Sunday morning, you arrive at church, you choose a seat in the sanctuary. A lovely piece of music floats from the organ and a contemplative silence settles over the room as the congregation assumes an attitude of prayer. This music is the Prelude, and it signifies a time of meditation, of preparation for worship.
Except … not always.
At least, not always at the beginning of the worship service at Hamilton Trace Assisted Living. We’ve shared before about the beautiful things that happen when ministering in a facility designed to assist the elderly.
We’ve seen people who don’t smile much begin to radiate love and people who don’t generally talk with others strike up conversations with those sitting in proximity. And people who are usually quiet and unobtrusive … well, we’ve heard them burst into song.
This happened recently during the Prelude, a short but prayerful piece, at the beginning of the service. Several people recognized the melody and began to sing the lyrics – singing, as John Wesley wrote, “lustily.”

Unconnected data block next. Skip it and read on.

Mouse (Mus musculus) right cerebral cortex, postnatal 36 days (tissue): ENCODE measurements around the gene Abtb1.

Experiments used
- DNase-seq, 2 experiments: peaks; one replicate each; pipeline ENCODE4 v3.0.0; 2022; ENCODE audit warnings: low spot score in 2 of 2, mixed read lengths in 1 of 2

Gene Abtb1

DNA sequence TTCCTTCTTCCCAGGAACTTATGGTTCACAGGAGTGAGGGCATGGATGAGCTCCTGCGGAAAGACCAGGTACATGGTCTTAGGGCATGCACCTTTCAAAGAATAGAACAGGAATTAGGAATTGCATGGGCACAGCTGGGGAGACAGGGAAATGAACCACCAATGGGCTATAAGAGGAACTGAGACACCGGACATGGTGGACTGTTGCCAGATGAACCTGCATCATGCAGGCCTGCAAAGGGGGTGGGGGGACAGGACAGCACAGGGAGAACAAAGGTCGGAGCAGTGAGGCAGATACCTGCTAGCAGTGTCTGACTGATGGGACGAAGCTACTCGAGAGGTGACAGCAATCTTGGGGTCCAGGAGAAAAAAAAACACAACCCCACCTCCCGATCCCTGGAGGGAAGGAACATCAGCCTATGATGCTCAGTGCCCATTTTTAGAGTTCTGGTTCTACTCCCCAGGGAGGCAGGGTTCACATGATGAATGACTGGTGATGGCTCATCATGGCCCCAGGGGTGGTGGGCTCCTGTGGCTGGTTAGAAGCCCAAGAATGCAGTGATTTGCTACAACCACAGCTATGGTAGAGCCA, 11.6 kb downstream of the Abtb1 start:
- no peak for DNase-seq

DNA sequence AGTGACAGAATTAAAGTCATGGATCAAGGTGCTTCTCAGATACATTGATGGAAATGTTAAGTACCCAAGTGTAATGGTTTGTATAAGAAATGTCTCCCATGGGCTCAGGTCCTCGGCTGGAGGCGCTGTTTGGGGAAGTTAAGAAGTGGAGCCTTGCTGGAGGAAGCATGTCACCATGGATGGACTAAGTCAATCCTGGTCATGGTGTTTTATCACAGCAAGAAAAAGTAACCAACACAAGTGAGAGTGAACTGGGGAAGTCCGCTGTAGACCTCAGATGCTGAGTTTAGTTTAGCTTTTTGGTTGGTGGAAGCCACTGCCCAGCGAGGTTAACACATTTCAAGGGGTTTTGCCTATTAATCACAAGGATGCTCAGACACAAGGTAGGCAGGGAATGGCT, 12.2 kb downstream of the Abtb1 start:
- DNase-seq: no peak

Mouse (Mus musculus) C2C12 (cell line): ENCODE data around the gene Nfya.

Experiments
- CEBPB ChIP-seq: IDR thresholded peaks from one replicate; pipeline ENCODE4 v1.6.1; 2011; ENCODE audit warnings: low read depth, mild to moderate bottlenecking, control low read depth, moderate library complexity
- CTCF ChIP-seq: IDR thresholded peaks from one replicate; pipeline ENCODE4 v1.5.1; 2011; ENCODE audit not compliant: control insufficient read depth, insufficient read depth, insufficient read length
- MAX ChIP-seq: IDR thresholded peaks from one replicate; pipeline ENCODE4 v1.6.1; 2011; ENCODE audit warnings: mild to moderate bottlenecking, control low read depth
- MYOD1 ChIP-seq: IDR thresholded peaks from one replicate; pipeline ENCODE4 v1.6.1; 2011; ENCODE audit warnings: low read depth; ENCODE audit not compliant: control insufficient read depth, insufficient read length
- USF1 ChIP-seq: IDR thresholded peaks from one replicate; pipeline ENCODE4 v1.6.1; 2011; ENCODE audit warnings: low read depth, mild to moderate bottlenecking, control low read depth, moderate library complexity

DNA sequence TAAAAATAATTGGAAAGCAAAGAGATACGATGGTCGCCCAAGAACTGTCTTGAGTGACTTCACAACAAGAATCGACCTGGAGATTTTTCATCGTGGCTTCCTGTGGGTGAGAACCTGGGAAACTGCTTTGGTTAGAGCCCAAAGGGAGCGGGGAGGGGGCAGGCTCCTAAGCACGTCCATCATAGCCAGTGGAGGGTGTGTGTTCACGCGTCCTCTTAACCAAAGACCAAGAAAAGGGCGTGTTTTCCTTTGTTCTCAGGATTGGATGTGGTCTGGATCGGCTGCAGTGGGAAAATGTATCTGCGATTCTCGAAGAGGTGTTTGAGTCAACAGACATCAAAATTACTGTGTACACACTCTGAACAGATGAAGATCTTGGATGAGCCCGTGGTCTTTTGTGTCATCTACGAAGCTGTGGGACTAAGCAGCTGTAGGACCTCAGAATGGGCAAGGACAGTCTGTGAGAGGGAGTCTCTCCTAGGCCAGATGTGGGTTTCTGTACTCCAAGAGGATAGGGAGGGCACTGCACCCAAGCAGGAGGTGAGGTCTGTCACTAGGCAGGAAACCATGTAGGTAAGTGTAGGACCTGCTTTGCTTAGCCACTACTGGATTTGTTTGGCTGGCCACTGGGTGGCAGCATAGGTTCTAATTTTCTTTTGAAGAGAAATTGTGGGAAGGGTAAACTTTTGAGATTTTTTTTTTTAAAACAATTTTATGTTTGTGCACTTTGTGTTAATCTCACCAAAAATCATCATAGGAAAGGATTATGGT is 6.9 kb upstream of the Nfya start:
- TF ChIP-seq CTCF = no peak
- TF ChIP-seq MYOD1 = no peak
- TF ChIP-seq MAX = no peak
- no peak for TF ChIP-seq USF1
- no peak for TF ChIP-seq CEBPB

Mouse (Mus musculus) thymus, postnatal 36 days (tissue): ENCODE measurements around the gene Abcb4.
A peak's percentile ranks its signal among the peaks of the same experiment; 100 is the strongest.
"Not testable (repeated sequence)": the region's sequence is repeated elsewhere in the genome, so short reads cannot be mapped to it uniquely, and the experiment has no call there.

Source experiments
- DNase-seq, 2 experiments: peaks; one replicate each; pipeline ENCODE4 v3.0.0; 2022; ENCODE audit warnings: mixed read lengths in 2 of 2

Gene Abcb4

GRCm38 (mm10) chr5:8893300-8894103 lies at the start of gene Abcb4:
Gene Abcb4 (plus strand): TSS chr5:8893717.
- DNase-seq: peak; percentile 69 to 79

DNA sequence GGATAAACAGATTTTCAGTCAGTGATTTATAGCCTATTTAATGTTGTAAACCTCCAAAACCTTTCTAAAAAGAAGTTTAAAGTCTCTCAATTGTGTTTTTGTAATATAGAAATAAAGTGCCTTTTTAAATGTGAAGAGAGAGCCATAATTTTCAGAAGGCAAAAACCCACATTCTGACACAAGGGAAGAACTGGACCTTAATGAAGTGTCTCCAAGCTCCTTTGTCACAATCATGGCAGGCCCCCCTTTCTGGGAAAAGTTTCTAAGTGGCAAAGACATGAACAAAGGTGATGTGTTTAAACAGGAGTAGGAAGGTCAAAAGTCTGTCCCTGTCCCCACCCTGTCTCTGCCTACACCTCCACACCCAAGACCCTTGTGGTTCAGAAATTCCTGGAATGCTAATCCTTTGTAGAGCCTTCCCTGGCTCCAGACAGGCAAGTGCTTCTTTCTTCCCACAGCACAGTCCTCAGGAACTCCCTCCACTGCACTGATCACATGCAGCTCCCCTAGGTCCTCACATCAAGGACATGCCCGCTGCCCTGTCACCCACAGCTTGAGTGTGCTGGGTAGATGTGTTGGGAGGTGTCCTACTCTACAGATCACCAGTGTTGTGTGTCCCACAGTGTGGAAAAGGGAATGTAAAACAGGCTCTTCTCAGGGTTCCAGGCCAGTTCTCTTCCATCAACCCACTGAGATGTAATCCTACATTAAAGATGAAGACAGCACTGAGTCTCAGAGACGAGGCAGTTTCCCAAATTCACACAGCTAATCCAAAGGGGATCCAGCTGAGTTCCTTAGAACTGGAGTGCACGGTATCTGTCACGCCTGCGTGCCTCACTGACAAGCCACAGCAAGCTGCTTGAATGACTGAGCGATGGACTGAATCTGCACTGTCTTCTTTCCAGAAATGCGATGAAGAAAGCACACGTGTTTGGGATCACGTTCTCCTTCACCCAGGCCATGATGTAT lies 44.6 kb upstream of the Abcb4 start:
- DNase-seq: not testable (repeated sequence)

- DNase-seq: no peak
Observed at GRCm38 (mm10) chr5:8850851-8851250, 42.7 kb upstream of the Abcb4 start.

It was disconcerting at first. We don’t sing during the Prelude. But in Directions for Singing, John Wesley wrote that “Above all sing spiritually. Have an eye to God in every word you sing. Aim at pleasing him more than yourself….”
So, maybe it was a bit unorthodox, but it was such a blessing to those of us who heard, and who felt through the Holy Spirit, that this singing was “…such as the Lord will approve here, and reward you when he cometh in the clouds of heaven.” (Ibid)
For what more can we ask?